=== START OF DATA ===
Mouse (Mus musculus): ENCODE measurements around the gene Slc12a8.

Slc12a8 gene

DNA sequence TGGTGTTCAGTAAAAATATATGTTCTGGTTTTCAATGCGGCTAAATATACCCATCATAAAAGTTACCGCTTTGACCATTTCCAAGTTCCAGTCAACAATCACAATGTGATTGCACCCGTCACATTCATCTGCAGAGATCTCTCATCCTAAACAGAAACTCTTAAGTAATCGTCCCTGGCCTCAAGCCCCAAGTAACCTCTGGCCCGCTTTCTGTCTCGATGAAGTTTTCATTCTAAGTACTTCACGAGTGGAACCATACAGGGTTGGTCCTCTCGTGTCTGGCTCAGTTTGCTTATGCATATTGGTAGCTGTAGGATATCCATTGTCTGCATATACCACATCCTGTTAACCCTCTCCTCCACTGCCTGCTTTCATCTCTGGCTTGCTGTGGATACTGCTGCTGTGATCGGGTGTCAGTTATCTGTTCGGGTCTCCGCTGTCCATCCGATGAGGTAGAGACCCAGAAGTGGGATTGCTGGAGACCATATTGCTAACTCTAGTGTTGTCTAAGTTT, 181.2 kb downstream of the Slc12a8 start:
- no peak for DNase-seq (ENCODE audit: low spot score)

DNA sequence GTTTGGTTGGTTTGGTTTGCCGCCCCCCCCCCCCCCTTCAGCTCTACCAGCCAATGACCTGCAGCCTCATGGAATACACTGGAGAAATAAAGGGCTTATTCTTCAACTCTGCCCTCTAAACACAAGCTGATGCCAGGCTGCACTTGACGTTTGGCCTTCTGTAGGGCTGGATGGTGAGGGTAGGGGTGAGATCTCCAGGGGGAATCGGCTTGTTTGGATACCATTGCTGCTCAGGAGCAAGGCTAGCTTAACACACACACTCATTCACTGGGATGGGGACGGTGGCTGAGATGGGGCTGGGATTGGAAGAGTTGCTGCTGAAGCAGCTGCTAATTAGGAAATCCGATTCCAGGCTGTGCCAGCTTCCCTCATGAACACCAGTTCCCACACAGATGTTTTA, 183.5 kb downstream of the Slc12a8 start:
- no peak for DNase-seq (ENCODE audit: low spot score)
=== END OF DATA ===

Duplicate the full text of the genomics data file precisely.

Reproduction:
Mouse (Mus musculus): ENCODE measurements around the gene Slc12a8.

Slc12a8 gene

DNA sequence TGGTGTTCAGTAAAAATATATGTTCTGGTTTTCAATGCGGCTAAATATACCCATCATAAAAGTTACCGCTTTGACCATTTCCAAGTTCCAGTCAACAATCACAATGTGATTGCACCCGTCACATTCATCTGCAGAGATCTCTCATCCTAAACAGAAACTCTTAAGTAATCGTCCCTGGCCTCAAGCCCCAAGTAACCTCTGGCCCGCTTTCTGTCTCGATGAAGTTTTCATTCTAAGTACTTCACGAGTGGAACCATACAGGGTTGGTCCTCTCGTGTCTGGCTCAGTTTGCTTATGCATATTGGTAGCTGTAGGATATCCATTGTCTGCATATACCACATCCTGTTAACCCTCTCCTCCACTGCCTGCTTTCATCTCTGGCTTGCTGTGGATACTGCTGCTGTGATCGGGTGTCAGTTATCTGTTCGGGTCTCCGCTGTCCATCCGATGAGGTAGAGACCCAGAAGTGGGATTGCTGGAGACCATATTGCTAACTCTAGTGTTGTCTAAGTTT, 181.2 kb downstream of the Slc12a8 start:
- no peak for DNase-seq (ENCODE audit: low spot score)

DNA sequence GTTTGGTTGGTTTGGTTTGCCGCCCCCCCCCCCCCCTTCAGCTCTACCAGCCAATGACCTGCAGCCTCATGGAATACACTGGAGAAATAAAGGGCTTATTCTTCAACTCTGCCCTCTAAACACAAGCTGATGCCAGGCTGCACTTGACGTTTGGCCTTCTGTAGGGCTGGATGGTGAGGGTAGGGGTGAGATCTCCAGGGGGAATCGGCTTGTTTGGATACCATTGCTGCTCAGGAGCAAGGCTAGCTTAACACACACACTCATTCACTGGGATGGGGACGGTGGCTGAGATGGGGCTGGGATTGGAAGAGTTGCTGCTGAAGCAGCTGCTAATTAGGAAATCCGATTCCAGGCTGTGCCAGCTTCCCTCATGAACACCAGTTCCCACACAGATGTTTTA, 183.5 kb downstream of the Slc12a8 start:
- no peak for DNase-seq (ENCODE audit: low spot score)